Elderly Spanish Family Break Guinness World Record

Family From Gran Canaria Set New World Record

Ten members of the 12-strong Hernandez Perez family. Credit: aytovillademoya/Instagram.com

In the little town of Moya, on the island of Gran Canaria, the Hernandez-Perez family has achieved a record-breaking feat.

In September 2022, this extraordinary family set a new world record for the highest combined age of 12 living siblings, reaching an astounding total of 1,058 years and 249 days. This achievement surpasses the previous record by a significant 16 years, according to Guinness World Records.

Record-Holders’ Early Beginnings

The story begins with Modesto Hernandez and Martina Perez, whose marriage in Moya, Gran Canaria, led to the birth of their twelve children. These children, consisting of seven sons and five daughters, range in age from 76 to 98 years.

Jose Hernandez-Perez, the eldest, was born on December 30, 1924, marking the start of this record-breaking lineage. He was closely followed by his brother Alejandro on January 11 1926. Over the years, the family expanded with the addition of ten more siblings, including their first sister, Carmen, born in the summer of 1928.

A Lifelong Bond In Moya

This past summer, the siblings reunited in Moya to formally register their birth certificates before a notary, a step required to validate their world record. This record was officially recognised by Guinness World Records.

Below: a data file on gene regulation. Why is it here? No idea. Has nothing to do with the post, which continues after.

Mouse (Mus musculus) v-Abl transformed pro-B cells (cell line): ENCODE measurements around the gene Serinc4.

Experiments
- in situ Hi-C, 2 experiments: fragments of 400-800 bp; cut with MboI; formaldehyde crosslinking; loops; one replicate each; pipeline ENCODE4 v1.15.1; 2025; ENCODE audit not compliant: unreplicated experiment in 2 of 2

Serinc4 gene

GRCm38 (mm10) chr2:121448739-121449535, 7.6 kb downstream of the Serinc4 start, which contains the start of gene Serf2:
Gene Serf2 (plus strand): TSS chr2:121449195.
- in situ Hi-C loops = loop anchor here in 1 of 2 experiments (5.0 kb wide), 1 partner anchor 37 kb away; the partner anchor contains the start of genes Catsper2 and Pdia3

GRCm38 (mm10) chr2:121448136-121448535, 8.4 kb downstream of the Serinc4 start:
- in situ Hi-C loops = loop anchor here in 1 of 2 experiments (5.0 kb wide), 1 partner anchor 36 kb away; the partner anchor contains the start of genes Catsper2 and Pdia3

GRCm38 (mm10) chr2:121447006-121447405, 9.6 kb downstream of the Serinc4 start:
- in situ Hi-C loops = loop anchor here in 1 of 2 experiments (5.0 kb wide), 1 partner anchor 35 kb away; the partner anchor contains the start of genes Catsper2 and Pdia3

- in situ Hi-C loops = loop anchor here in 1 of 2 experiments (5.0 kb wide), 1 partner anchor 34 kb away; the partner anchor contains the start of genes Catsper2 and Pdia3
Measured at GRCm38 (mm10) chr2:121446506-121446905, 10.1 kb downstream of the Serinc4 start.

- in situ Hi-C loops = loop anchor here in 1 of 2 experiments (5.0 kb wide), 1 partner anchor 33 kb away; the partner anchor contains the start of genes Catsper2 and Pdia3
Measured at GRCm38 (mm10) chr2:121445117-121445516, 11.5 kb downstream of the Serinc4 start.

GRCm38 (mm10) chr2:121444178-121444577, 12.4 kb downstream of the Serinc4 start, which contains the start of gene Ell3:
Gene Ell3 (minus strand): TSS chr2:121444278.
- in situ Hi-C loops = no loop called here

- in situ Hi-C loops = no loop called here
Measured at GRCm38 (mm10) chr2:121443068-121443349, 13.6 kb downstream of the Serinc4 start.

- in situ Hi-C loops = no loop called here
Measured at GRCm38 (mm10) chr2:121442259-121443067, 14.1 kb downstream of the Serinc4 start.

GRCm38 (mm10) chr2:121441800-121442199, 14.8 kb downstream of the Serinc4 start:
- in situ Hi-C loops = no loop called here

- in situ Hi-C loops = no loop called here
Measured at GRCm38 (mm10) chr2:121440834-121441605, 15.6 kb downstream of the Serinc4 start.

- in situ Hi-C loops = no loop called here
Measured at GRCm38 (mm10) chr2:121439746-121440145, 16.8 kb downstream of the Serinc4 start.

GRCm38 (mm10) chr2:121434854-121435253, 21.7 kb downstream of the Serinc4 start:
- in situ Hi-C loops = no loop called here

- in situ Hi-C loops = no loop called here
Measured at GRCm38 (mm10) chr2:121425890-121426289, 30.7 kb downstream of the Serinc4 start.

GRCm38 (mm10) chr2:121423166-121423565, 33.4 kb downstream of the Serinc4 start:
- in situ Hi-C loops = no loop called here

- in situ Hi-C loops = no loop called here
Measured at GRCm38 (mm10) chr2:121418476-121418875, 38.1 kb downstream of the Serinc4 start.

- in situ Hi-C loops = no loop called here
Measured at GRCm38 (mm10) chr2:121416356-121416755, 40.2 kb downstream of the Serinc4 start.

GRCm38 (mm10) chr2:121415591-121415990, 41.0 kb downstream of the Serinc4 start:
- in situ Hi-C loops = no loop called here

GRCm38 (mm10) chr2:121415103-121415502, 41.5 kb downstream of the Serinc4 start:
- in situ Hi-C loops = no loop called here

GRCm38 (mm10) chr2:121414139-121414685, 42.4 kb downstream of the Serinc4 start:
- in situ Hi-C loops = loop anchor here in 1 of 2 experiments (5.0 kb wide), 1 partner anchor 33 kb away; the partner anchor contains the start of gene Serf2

The family expressed their surprise at this achievement, saying, ‘We never thought we’d break a world record.’ This idea originated as a casual joke during a family gathering in June and evolved into a serious pursuit after they came across a newspaper article highlighting their unique longevity.

A Tribute To Tradition And Community

Beyond the pride and joy of setting a world record, the siblings view this accolade as a tribute to families in their city and the wider island, particularly those with eight or more siblings. They acknowledge the sacrifices made by these families in shaping modern society.

Their life in the mid-20th century was marked by the absence of modern conveniences. ‘Among the difficulties of the 30s, 40s and 50s, there was no technology, no public transport and very few doctors,’ the siblings recall.

They shared memories of walking miles for necessities, working in the fields, and participating in local community activities, highlighting a life of mutual aid and strong community bonds.

Their record surpassed the D’Cruz family from Pakistan, who previously held the record with a combined age of 1,042 years and 315 days as of December 2020

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Written by

John Ensor

Originally from Doncaster, Yorkshire, John now lives in Galicia, Northern Spain with his wife Nina. He is passionate about news, music, cycling and animals.


    • Ali

      14 November 2023 • 16:49

      They probably survived as they had no local doctors pushing uneccessary pills.

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